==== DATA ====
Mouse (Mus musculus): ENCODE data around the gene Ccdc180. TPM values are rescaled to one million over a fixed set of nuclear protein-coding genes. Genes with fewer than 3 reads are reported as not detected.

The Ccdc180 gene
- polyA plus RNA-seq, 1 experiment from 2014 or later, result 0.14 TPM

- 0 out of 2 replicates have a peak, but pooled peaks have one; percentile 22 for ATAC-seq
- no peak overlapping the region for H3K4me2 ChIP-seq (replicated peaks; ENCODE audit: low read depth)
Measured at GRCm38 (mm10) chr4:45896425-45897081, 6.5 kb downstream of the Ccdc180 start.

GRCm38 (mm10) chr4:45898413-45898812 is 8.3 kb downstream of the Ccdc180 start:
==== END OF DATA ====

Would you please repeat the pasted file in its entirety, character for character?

Mouse (Mus musculus): ENCODE data around the gene Ccdc180. TPM values are rescaled to one million over a fixed set of nuclear protein-coding genes. Genes with fewer than 3 reads are reported as not detected.

The Ccdc180 gene
- polyA plus RNA-seq, 1 experiment from 2014 or later, result 0.14 TPM

- 0 out of 2 replicates have a peak, but pooled peaks have one; percentile 22 for ATAC-seq
- no peak overlapping the region for H3K4me2 ChIP-seq (replicated peaks; ENCODE audit: low read depth)
Measured at GRCm38 (mm10) chr4:45896425-45897081, 6.5 kb downstream of the Ccdc180 start.

GRCm38 (mm10) chr4:45898413-45898812 is 8.3 kb downstream of the Ccdc180 start: